Tuesday, January 11, 2011

A Proposal Somewhat Less Modest than Swift

Education reform is in the air. Indeed, it IS the air. The words are as ubiquitous as 'safety issue' on a school leadership team, 'ADHD' at a parent conference, 'EALR' and 'GLE' at a teacher in-service.

While this article is nearly 2 years old, it captures the recurring and consistent patterns of this rather tired discussion. I particularly like the headline--WA education advocates lobby for school reform. The advocates named in the title include 'education leaders,' like the state superintendent and a parent from Tacoma. Teachers and teacher representatives, the story tells us, were absent.

The only person in that bunch that really could be called an education advocate was the mother, from the Black Education Strategy Roundtable. The superintendent's advocacy is inflected with his organizational interest, and teachers, especially when represented by the union, have personal job interests at stake.

Organizationally speaking, that makes both the superintendent and teachers, education advocates AND pursuers of their self-interest. I, for one, have something less than complete confidence in the views of such advocates.

And frankly, the proposals that come out of such 'advocacy' are marginal, or at best, so generic as to be meaningless--

A longer school day and more credits for high school students, preschool for low-income kids, all-day kindergarten, more fairness in the way the state passes out money to schools around the state, and more money for librarians, counselors and nurses.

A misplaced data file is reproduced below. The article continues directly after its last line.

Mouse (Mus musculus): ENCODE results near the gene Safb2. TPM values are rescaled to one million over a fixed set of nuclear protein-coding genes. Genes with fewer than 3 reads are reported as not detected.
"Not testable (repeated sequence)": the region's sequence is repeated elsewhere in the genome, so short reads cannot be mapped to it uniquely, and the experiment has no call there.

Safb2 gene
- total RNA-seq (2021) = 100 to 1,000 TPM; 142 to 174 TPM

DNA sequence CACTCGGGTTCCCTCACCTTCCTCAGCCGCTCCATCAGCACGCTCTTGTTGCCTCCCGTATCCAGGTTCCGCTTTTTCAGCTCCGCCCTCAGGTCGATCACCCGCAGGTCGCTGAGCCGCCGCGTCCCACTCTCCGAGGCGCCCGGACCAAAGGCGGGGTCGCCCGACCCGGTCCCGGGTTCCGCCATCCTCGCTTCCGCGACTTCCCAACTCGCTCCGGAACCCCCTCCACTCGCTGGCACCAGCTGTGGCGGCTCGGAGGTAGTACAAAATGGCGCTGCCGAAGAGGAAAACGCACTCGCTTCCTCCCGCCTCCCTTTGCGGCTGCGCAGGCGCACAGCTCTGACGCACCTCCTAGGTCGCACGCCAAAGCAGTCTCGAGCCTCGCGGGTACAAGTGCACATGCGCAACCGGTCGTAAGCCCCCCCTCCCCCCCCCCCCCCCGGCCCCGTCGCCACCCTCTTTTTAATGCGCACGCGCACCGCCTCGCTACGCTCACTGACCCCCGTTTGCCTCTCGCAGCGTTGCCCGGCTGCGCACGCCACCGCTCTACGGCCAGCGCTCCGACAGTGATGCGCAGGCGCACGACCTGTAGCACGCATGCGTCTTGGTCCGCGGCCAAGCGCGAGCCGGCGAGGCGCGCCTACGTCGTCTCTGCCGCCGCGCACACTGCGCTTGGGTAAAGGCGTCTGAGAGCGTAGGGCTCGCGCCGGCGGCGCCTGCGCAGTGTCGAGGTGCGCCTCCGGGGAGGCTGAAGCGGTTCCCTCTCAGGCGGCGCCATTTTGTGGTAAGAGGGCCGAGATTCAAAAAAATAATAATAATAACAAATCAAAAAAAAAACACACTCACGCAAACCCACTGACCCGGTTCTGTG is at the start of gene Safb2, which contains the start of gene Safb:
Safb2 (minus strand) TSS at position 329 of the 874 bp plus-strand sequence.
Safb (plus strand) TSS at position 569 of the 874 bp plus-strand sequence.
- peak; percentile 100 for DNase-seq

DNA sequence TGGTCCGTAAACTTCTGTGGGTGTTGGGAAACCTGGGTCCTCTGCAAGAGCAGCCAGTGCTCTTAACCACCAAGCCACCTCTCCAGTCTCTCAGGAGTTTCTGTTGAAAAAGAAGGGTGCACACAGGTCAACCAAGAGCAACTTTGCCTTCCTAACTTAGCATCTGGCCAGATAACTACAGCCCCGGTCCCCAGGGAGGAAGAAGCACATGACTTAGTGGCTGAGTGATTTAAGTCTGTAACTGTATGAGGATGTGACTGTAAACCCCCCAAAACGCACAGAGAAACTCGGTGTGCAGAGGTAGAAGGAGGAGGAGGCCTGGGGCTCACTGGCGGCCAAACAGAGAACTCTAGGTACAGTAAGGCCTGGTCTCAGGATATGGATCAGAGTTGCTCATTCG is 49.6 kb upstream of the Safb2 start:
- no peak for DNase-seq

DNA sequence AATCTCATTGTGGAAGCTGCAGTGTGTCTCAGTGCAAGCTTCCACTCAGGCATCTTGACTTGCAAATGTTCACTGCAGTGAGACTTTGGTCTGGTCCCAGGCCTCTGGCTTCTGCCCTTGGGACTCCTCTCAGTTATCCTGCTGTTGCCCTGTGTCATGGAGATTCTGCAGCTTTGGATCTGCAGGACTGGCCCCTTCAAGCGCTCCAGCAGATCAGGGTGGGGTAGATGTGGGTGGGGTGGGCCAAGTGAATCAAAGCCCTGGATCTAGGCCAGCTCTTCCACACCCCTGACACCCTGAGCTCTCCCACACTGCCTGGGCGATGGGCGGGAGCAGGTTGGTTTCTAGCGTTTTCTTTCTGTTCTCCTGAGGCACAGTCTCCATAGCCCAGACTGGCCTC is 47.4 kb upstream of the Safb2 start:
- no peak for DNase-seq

No surprises there, and hardly disagreeable, except on the part of the teacher's union, apparently.

But what really can come of this kind of proposal in a political climate and budget crisis such as we are currently experiencing?

So, a modest proposal for more school days (so less summer and vacation drop off), without adding to the 180 teacher days!

40 5-day weeks for students, with Fridays reserved for enrichment, special projects and activities, extra remediation, etc., and staffed by half the teachers. In other words, the teaching (and, perhaps administrative and classified) staff works 9 out of every 10 days, with one Friday off and one Friday at the special bonus day.

Cancel the in-service days, stop the numerous days off that only schools take, and so on. Make necessary adjustments for the normal holidays and we can get 200 school days for a little bit more operating expense.

Students get more instruction time, less vacation-related loss, and more time for 'bonus' activities, or class schedule variation.

This, of course, is not The Answer, but it seems more plausible than hopes for a reorientation that involves a few billion more dollars every year.

On the other hand, it is AN answer...it just depends on what the question is.

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